These anatomical observations on the discontinuity of the gut have been sub-stantiated by feeding animals with a suspension of Chinese black in place of the usual distilled water. The presence or absence of ink in the excreta was checked by keeping the animals over filter paper. Chinese black was completely absent from the excreta of larvae, which were always liquid and dried on the filter paper to give slightly yellowish spots. Dissection of a few fifth-instar larvae clearly indicated that Chinese black had been ingested; the dye was present in all parts of the midgut, but the rectum was completely free of particulate matter. Phagocytosis of Chinese black by the cells of the alimentary canal was not evident. During the adult stage, when the gut became continuous, Chinese black began to appear in the excreta.
Body weight and water content
The fifth instar lasts for 8 days. During this period dry weight increases fairly regularly up to the fourth day; the wet weight, however, continues to increase until the sixth day. These weight changes (Fig. 2 a) suggest that, apart from liquid intake, feeding ceases after the fourth day.
The water content (Fig. 2 b) shows a very marked fall during feeding to a minimum of 62% on the fourth day. There is a subsequent increase in the water content as the animal drinks in the latter part of the instar.
Rate of excretion during the fifth instar
One of the most striking features of excretion in Dysdercus is that the urine is completely liquid. This urine is not analogous to the honeydew produced by sap-sucking insects because, as already described, the gut of Dysdercus is discontinuous throughout the larval instars. The liquid excreted is produced solely by the Malpighian tubules. The rate of excretion of this liquid urine, expressed as μl./24 hr., was estimated by two methods.
(i) Individuals were kept over filter paper in small Perspex containers. The animals had access to cotton seeds and water through two small holes in the floor of the container. The filter paper was replaced daily, and the volume excreted was calculated from the size of the spots, which were clearly visible when the paper was viewed under ultraviolet light. A calibration curve was used which related volume to diameter. (This calibration curve was obtained by spotting standard volumes of urine on filter paper, the diameter of these spots being then measured and used to construct the calibration curve.)
(ii) The second method for measuring rate of excretion entailed blocking the anus. The rectum was emptied of fluid by gently squeezing the abdomen; the anus was closed off by applying a little molten wax over the external aperture. The animal was then returned to its feeding dish. After 24 hr. the wax seal was removed with a pair of forceps; the fluid which had accumulated in the rectum was then squeezed out and measured.
These two methods gave essentially the same results (Fig. 3 a). The rate of excretion reaches a peak on the third day, which is followed by a sharp decline. There is no further excretion of fluid after the fifth day. The very high rate of excretion which occurs from the second to the fourth day may well account for the marked decrease in water content over this period (Fig. 2b). The subsequent increase in water content in the latter part of the instar is possibly correlated with the cessation of excretion on the fifth day.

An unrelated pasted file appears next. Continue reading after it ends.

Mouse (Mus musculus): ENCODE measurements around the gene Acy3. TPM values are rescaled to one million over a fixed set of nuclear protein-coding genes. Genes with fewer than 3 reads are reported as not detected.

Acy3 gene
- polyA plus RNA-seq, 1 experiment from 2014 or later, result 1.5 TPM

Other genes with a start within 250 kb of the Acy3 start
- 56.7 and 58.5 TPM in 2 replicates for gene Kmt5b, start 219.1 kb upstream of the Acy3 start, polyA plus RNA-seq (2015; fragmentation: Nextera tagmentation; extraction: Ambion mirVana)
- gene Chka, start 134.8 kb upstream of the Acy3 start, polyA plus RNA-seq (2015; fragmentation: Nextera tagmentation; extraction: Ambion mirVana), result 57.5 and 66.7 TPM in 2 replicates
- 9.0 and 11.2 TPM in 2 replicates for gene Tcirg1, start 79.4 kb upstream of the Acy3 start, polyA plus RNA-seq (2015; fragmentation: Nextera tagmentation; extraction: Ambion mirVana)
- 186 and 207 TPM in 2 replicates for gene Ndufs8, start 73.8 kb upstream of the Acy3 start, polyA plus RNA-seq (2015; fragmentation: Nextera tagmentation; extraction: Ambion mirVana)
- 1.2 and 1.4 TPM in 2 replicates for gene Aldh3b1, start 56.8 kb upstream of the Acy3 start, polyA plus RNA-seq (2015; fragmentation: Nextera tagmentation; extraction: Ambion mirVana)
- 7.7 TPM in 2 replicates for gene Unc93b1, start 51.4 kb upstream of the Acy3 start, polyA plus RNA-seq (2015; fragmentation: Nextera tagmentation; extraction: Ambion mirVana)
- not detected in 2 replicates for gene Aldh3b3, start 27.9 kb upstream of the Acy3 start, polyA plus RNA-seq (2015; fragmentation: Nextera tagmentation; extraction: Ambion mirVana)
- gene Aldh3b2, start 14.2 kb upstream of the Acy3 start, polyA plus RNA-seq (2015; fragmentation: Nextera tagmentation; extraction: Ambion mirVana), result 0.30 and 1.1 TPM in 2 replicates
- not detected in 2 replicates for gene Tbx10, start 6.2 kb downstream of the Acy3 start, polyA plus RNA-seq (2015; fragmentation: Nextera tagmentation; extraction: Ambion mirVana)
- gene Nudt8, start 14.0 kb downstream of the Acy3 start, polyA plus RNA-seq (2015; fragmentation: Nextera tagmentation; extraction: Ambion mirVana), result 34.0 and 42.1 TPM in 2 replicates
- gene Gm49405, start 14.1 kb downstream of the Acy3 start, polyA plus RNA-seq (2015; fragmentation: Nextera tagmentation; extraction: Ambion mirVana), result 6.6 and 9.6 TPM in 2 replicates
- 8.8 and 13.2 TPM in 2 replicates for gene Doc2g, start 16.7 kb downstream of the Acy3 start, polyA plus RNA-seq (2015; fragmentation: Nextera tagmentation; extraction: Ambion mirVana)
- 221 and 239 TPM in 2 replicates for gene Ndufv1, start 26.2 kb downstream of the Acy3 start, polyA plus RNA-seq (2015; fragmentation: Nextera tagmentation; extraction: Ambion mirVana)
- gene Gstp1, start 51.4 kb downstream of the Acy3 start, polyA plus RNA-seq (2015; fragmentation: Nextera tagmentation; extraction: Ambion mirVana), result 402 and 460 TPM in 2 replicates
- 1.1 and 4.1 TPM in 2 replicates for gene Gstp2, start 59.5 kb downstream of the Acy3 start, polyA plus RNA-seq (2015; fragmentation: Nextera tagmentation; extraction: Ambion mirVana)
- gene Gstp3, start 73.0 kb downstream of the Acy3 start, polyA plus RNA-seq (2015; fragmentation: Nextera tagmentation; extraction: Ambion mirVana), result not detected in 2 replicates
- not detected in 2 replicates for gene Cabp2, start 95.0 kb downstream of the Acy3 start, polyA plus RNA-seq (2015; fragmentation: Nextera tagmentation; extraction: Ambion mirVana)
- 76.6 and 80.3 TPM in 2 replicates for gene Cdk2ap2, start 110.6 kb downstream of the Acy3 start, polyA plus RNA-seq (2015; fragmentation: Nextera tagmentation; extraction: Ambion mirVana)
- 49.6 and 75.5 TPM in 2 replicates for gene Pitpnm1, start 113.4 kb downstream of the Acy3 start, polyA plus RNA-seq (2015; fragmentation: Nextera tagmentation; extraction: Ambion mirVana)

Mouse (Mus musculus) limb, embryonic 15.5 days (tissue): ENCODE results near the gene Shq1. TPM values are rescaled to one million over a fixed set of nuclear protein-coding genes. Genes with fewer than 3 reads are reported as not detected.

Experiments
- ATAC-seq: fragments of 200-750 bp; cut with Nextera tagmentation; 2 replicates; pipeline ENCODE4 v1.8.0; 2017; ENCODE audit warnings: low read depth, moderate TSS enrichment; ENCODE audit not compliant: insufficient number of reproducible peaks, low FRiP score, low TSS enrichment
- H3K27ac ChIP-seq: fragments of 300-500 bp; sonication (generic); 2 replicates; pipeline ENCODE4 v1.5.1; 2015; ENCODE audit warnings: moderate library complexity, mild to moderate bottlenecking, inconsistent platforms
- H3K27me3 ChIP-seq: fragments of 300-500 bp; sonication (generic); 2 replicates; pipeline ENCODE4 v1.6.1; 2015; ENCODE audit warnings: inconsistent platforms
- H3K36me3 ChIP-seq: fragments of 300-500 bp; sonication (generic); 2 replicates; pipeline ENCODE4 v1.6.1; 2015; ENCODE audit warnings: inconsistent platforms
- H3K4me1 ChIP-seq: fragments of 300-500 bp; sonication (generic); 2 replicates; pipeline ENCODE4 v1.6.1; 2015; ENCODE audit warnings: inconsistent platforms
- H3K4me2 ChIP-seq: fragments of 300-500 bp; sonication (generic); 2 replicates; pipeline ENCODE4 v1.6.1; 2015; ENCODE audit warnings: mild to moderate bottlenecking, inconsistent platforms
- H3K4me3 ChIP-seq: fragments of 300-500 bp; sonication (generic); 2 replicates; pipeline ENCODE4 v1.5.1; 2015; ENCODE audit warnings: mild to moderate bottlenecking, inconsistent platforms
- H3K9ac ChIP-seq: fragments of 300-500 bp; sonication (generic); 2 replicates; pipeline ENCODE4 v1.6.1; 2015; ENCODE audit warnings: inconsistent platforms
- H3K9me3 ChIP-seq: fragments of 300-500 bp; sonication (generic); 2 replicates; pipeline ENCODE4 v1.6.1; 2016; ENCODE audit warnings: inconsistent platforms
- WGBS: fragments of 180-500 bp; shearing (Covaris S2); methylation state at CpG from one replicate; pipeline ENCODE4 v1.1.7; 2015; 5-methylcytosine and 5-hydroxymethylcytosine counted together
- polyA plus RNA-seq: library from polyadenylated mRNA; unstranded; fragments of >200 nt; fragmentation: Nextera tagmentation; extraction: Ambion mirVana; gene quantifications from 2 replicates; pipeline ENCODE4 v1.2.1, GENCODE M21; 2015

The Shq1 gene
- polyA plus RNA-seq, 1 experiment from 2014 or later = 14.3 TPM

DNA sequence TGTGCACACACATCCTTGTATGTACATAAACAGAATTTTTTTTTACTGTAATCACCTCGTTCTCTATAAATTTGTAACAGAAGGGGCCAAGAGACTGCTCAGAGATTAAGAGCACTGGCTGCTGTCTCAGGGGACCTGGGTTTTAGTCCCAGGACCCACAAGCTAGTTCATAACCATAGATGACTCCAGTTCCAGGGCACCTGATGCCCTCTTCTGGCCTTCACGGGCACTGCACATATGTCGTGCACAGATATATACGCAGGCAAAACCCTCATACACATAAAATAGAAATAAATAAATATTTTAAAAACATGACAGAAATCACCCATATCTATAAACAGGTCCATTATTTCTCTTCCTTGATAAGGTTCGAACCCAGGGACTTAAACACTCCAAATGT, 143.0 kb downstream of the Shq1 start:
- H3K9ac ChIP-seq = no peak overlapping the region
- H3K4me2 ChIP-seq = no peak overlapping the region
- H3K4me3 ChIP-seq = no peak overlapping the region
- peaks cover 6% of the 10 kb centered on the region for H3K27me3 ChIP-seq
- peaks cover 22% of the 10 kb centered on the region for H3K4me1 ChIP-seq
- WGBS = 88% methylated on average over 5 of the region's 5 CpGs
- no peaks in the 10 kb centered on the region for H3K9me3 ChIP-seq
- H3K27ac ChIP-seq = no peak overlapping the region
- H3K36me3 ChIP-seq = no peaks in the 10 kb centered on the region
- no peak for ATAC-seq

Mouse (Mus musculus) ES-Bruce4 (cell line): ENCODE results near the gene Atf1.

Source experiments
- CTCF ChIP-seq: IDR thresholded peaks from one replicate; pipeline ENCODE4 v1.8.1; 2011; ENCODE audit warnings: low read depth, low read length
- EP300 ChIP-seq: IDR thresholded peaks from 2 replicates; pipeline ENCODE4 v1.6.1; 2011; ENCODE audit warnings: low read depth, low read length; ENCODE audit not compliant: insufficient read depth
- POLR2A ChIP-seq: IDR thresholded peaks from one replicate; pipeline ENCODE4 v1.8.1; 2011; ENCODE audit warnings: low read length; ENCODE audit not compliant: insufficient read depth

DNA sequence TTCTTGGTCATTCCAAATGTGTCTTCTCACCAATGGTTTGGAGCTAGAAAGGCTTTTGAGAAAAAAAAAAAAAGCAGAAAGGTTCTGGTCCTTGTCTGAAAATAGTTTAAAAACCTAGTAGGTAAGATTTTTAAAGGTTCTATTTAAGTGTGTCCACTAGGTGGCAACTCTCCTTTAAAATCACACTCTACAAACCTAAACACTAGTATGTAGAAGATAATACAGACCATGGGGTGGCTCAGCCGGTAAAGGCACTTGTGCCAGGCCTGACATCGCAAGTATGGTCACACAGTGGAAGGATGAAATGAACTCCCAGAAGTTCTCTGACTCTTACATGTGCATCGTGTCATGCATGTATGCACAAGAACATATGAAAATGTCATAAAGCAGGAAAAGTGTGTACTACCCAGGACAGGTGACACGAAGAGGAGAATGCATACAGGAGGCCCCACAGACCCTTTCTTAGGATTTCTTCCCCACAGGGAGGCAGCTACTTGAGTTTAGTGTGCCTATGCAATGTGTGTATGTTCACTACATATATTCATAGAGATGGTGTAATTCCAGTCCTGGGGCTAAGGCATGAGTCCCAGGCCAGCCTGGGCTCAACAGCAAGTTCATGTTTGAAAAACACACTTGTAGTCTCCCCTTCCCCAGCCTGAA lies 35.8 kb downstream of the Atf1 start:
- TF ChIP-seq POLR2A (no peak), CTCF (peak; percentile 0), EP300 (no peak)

If the anus is not blocked, the volume of fluid in the rectum during the period 0–4 days is very low (Fig. 3b); this is the period when the animals are actively excreting. The explanation for this is probably behavioural. Animals in this period excrete urine immediately if disturbed or handled. After the fourth day, however, a large volume of fluid is retained in the rectum (Fig. 3b). This fluid can only be removed by applying considerable pressure to the abdomen. The volume of this retained fluid appears to reach a maximum on the fifth day, then decreases as the animal progresses towards the final moult. The degree of water reabsorption, as will be shown later, is dependent on the amount of water lost by transpiration during this period.
From the foregoing results, it is evident that excretion in Dysdercus may be divided into two distinct phases.
(i) Excretory phase (0–5 days). This phase, correlated with feeding activity, is characterized by a high rate of excretion.
(ii) Post-excretory phase (5–8 days). Fluid is not voided, but retained in the rectum.
Osmotic pressure of the haemolymph and urine
Probably the most important fact to emerge from the measurements of osmotic pressure is that at no time in the fifth instar is the urine hypertonic to the haemolymph (Fig. 4). The osmotic pressure of the latter remains relatively constant throughout the instar. In the excretory phase the most concentrated urine is produced in the middle of the feeding period. As feeding activity declines, however, the urine becomes progressively more hypotonic to the haemolymph. Similarly, the urine which is stored in the rectum in the post-excretory phase is extremely hypotonic. The decrease in volume of this fluid is accompanied by an increase in its osmotic pressure.
The very considerable hypotonicity of this retained urine suggests that the fluid may function as a water store. The gradual decrease in volume throughout the post-excretory phase probably indicates water reabsorption from the rectum. This idea has been tested by studying the osmoregulation of these animals in varying states of dehydration. By way of comparison, osmoregulation was also studied in animals from the excretory phase. The experimental procedure for the two groups is outlined below:
(i) Post-excretory phase
Fifth-instar larvae were allowed to feed normally until the sixth day, when they were placed in a series of graded humidities until the eighth day. The weight decrease (used as a measure of water loss), the volume of rectal fluid and the osmotic pressure of the haemolymph and urine were then determined on individuals from each of the humidities.
(ii) Excretory phase